As the pandemic continues raging, the recovery in international long-haul travel could still be laying far away.
Many countries have closed their international borders, and many impose lots of restrictions that makes travel almost impossible. Airlines currently do not need an extensive fleet of wide-body aircraft to carry passengers across oceans and continents. In fact, the majority of the airlines have temporarily parked their biggest planes in the desert, others are making more drastic long-term plans.
The latest fleet downsizing action comes from the national carrier of Thailand, which just announced a major fleet restructuring, according to a report by local newspaper The Nation.
Thai Airways will retire all its Airbus A380s and A330s, as well as its iconic B747s, leaving in operation a more modern, widebody, fuel-efficient jets such as the Airbus A350 and Boeing 787, beside the older B777 which in terms of fuel efficiency are better than the B747 and A330 and which are currently listed for sale.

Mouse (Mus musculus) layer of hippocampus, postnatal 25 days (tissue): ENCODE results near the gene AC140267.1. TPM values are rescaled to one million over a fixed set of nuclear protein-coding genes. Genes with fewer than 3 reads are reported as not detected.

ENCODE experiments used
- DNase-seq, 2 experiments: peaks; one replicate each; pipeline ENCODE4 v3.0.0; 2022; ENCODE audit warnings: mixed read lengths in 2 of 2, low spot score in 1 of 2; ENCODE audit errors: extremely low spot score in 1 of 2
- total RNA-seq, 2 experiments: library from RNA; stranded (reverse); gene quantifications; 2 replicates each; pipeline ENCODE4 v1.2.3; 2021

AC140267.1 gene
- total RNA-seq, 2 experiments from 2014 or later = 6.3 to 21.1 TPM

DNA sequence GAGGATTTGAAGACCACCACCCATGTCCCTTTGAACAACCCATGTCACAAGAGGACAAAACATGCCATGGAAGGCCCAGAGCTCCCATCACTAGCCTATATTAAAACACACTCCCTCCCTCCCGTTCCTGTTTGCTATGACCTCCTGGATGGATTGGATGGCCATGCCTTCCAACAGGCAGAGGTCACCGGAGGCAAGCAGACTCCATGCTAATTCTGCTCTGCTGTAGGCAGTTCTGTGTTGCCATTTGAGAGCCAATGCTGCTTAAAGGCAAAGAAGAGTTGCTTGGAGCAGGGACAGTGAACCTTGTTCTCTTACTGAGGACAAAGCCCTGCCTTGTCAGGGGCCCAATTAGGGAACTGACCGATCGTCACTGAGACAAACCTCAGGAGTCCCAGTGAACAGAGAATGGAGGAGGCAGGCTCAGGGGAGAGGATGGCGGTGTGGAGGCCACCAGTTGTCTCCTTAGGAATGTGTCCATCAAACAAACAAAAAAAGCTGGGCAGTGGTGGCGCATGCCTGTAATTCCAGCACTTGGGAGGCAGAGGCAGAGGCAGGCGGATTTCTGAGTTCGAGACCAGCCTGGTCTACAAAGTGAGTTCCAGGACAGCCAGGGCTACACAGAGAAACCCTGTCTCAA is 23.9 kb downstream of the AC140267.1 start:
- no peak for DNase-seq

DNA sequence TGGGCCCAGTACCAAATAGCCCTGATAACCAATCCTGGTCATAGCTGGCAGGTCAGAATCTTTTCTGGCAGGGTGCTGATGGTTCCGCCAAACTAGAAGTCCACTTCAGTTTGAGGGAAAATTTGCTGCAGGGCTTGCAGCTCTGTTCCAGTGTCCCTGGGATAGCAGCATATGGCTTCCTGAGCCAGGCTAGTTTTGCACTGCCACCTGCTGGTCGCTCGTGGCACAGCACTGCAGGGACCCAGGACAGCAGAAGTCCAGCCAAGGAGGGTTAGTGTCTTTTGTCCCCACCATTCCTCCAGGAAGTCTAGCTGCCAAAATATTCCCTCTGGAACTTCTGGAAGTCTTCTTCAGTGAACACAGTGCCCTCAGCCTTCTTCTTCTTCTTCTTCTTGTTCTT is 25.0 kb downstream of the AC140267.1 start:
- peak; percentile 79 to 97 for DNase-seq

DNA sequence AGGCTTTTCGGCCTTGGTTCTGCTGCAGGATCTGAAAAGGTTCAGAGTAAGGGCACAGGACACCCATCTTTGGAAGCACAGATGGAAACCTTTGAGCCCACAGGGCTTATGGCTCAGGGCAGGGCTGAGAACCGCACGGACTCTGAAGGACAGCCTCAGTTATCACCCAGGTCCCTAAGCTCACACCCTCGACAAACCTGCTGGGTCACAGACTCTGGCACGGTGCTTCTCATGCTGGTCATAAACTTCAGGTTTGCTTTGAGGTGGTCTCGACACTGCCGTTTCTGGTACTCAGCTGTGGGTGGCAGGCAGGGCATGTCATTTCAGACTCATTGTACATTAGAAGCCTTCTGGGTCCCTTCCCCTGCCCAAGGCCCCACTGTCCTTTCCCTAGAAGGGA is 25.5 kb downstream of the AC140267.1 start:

If I have made the count correctly on the Thai Airways fleet page website, the fleet downsizing will consist in retiring a whooping 28 aircrafts out of the 80 widebody fleet.
Before the pandemic, Thai had one of the most varied long-haul fleets in the sky, with a dash of the most popular Airbus and Boeing jets. A bit too varied in my opinion, which is not financially healthy long-term. Once the fleet restructures takes place a more streamlined fleet, will be less of a financial concern.
Thai is not the only airline reducing its fleet due to the pandemic. Last year, below is a list of major airlines that have permanently retired part of their fleet.
The retirement of aircraft will push airlines to focus on more fuel-efficient widebody aircraft which no doubt will be the future of the aviation industry.